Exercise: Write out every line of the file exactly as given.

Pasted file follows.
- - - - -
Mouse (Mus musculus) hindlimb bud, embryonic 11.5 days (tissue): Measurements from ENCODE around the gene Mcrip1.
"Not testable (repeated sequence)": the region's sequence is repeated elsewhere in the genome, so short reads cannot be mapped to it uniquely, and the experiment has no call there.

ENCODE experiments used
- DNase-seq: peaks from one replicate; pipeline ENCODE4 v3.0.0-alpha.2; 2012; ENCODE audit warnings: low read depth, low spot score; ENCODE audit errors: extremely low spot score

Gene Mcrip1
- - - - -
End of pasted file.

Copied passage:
Mouse (Mus musculus) hindlimb bud, embryonic 11.5 days (tissue): Measurements from ENCODE around the gene Mcrip1.
"Not testable (repeated sequence)": the region's sequence is repeated elsewhere in the genome, so short reads cannot be mapped to it uniquely, and the experiment has no call there.

ENCODE experiments used
- DNase-seq: peaks from one replicate; pipeline ENCODE4 v3.0.0-alpha.2; 2012; ENCODE audit warnings: low read depth, low spot score; ENCODE audit errors: extremely low spot score

Gene Mcrip1